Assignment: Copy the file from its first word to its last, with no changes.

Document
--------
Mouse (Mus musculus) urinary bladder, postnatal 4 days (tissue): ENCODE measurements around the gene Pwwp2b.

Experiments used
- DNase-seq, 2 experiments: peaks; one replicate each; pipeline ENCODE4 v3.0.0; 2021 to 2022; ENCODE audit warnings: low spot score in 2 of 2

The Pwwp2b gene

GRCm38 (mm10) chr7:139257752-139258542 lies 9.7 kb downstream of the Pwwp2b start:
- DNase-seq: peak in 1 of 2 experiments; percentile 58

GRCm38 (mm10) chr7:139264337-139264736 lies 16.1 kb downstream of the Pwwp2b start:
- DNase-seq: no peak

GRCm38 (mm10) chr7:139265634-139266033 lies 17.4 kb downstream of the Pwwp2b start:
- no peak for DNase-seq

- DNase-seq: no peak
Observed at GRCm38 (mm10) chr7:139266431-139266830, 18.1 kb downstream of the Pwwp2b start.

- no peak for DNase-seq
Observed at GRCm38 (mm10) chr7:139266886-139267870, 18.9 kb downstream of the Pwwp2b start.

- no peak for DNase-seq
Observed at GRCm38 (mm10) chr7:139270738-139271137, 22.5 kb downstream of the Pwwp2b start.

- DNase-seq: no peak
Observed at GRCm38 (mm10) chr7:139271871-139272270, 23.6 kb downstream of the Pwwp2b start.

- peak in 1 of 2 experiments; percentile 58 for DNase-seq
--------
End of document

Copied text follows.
Mouse (Mus musculus) urinary bladder, postnatal 4 days (tissue): ENCODE measurements around the gene Pwwp2b.

Experiments used
- DNase-seq, 2 experiments: peaks; one replicate each; pipeline ENCODE4 v3.0.0; 2021 to 2022; ENCODE audit warnings: low spot score in 2 of 2

The Pwwp2b gene

GRCm38 (mm10) chr7:139257752-139258542 lies 9.7 kb downstream of the Pwwp2b start:
- DNase-seq: peak in 1 of 2 experiments; percentile 58

GRCm38 (mm10) chr7:139264337-139264736 lies 16.1 kb downstream of the Pwwp2b start:
- DNase-seq: no peak

GRCm38 (mm10) chr7:139265634-139266033 lies 17.4 kb downstream of the Pwwp2b start:
- no peak for DNase-seq

- DNase-seq: no peak
Observed at GRCm38 (mm10) chr7:139266431-139266830, 18.1 kb downstream of the Pwwp2b start.

- no peak for DNase-seq
Observed at GRCm38 (mm10) chr7:139266886-139267870, 18.9 kb downstream of the Pwwp2b start.

- no peak for DNase-seq
Observed at GRCm38 (mm10) chr7:139270738-139271137, 22.5 kb downstream of the Pwwp2b start.

- DNase-seq: no peak
Observed at GRCm38 (mm10) chr7:139271871-139272270, 23.6 kb downstream of the Pwwp2b start.

- peak in 1 of 2 experiments; percentile 58 for DNase-seq